Key’s independent foreign trust enquiry sends all the right signals, but will anything be done?

The opposition slighted John Shewan and Andrew little issued an apology for his attacks against him.

Meanwhile John Shewan has delivered his report and the opposition should really be on bended knees, except that he says the rules that Labour brought in under Helen Clark aren’t fit for purpose.

New Zealand’s tax system has been given a fail grade on disclosure by an independent inquiry.

Tax expert John Shewan was appointed to investigate foreign trust disclosure rules following the Panama Papers saga.

Mr Shewan found that “existing foreign trust disclosure rules are inadequate” and recommended disclosure arrangements should be strengthened.

He also found the publicity around the Panama Papers has the potential to cause reputational damage to New Zealand.

Although he was not given access to the Panama Papers themselves, Mr Shewan said: “It is reasonable to conclude that illicit funds are being hidden in New Zealand foreign trusts.”

In what would make a major change to the foreign tax rules, Mr Shewan makes the recommendation that trust beneficiaries need to be declared.

Under current arrangements, the beneficiaries of trusts (the people that receive the money in them) do not need to be declared and are therefore secret.

But Mr Shewan’s recommendation that beneficiaries have to be declared would take out a crucial motivating factor for people wanting to hide money, as they would not be able to hide anymore.  

The report also recommends a register of foreign trusts, searchable only by regulatory agencies.

At his post-Cabinet news conference on Monday, Prime Minister John Key said it was a thorough investigation, and the recommendations look “sensible and well-reasoned”.

“As I said at the time, our tax settings are relatively robust by international standards, but we’re always open to considering changes if they’re warranted.”

Mr Key says the Government will look at putting those changes in place after officials have looked through the findings in detail and report back to ministers. A response is expected in July.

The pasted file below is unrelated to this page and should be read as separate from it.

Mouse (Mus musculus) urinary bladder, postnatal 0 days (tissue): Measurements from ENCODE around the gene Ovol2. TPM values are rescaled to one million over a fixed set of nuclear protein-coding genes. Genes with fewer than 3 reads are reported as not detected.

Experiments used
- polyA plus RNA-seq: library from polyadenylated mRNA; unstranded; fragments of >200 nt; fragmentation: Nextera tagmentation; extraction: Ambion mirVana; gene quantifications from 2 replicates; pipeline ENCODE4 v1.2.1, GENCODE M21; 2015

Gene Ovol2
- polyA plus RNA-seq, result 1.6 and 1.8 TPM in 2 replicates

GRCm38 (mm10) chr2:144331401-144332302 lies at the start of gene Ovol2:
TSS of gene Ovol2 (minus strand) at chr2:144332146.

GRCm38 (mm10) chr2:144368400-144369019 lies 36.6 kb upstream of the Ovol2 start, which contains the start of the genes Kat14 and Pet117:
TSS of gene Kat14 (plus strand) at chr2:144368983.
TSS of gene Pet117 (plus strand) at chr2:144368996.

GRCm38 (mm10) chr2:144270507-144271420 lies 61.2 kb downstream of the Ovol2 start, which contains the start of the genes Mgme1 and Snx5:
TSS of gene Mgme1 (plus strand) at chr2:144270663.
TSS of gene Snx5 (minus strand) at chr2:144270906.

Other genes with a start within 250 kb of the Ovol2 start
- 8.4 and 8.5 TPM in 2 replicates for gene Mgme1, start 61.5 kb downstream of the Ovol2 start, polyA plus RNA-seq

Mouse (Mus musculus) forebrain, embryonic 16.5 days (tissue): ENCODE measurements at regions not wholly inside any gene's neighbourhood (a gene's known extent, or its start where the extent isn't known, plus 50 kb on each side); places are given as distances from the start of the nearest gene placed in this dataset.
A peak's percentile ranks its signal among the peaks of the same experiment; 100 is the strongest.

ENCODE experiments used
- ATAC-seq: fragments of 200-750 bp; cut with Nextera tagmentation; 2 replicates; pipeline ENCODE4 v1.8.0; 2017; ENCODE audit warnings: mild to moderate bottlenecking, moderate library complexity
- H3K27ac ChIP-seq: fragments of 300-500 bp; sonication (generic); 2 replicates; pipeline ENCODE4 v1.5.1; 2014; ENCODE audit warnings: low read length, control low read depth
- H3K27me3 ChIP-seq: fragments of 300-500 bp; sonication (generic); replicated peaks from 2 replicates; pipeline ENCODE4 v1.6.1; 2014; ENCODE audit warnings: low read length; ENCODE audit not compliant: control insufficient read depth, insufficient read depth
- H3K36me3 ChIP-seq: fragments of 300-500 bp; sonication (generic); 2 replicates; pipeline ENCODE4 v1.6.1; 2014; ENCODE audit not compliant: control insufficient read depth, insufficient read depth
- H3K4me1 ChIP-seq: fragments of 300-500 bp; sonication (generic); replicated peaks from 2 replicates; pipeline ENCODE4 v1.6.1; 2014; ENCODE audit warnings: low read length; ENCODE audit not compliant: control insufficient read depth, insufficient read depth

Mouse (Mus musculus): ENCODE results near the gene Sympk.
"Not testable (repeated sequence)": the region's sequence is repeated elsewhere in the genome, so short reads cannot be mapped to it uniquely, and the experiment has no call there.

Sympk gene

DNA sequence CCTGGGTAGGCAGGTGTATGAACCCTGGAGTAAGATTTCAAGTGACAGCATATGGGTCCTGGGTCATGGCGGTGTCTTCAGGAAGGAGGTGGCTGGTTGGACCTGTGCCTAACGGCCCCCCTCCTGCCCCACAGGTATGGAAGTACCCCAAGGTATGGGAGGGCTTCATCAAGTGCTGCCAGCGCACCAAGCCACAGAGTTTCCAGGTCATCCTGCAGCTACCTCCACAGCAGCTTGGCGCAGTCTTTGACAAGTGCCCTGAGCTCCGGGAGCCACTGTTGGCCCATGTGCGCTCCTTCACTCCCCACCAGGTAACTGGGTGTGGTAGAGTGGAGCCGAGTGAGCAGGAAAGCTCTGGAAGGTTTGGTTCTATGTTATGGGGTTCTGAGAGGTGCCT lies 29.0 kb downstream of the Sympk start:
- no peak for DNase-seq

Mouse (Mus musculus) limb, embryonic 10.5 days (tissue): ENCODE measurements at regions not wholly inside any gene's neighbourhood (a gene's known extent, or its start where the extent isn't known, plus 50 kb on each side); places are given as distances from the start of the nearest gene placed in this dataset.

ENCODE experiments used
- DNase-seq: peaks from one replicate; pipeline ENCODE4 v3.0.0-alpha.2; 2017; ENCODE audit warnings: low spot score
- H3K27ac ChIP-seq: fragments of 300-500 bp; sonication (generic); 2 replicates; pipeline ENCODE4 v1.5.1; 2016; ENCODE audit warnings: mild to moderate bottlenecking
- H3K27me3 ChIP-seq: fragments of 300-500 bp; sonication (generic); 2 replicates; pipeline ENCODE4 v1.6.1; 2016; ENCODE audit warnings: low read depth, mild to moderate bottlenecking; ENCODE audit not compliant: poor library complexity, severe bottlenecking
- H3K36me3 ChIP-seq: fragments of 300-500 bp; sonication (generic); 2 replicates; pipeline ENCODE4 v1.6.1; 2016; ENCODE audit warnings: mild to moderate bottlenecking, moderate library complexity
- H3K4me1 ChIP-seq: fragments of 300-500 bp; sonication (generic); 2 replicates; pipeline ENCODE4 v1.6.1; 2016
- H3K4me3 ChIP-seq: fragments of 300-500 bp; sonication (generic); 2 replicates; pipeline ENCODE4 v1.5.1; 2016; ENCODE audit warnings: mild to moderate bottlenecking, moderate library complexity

He says the “majority” of recommendations would likely be introduced.

“We can do a better job of streamlining the disclosure of that information and brining it more easily in the public domain.”

He says the changes to the foreign trust rules are part of a larger Government plan to tighten up on tax rules.

Mr Key says any implemented changes would affect the foreign trust industry, “but that’s not our concern”.

Mr Shewan noted foreign trusts are legitimate, and New Zealand’s tax treatment of foreign trusts is appropriate.

It was outrageous that Labour attacked John Shewan. He’s done a great job on this and Labour have much to be embarrassed about.

I wonder, though, if Labour still have a policy, developed over a light ale in the leader’s office, to ban all foreign trusts.



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As much at home writing editorials as being the subject of them, Cam has won awards, including the Canon Media Award for his work on the Len Brown/Bevan Chuang story. When he’s not creating the news, he tends to be in it, with protagonists using the courts, media and social media to deliver financial as well as death threats.

They say that news is something that someone, somewhere, wants kept quiet. Cam Slater doesn’t do quiet and, as a result, he is a polarising, controversial but highly effective journalist who takes no prisoners.

He is fearless in his pursuit of a story.

Love him or loathe him, you can’t ignore him.

To read Cam’s previous articles click on his name in blue.